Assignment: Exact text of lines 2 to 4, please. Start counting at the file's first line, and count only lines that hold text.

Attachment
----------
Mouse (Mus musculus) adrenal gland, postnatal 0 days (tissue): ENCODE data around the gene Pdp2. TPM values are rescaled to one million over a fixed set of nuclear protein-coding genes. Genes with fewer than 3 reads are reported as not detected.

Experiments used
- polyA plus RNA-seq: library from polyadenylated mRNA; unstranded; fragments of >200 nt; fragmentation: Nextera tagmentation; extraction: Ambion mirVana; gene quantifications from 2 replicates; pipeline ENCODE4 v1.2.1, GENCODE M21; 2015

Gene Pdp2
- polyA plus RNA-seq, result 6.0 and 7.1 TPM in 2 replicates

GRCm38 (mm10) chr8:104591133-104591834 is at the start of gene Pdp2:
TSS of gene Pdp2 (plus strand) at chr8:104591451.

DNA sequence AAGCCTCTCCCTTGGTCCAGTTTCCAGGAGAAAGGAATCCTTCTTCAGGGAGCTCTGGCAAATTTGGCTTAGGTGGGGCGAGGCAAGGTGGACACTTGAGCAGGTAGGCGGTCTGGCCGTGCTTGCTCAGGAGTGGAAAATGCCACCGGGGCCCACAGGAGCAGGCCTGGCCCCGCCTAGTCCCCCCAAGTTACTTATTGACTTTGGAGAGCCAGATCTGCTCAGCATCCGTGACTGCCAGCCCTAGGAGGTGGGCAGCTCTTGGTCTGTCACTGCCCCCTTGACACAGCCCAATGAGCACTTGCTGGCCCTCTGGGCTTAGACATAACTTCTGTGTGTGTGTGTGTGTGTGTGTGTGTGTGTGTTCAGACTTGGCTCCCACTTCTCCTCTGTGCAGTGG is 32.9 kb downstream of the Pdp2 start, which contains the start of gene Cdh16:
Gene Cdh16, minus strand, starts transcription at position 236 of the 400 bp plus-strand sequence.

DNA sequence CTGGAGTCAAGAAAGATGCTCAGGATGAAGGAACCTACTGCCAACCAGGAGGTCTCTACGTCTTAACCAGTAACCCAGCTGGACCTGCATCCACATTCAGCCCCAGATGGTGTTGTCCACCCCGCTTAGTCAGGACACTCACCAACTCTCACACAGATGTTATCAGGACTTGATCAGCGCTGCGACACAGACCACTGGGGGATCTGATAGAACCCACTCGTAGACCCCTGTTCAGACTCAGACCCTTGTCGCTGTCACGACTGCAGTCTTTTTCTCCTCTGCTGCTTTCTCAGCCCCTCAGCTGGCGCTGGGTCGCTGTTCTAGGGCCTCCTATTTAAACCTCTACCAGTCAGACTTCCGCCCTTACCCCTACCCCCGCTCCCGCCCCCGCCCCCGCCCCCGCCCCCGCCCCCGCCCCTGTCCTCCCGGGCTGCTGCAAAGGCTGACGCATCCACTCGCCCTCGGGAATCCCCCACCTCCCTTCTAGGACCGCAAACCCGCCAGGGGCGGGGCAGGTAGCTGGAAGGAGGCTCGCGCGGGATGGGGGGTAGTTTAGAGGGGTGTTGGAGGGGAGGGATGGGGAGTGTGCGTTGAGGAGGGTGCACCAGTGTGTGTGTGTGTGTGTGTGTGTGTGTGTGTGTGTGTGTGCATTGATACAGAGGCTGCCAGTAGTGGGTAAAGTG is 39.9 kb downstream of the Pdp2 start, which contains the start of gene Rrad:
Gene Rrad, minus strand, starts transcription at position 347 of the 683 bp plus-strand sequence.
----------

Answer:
Experiments used
- polyA plus RNA-seq: library from polyadenylated mRNA; unstranded; fragments of >200 nt; fragmentation: Nextera tagmentation; extraction: Ambion mirVana; gene quantifications from 2 replicates; pipeline ENCODE4 v1.2.1, GENCODE M21; 2015

Gene Pdp2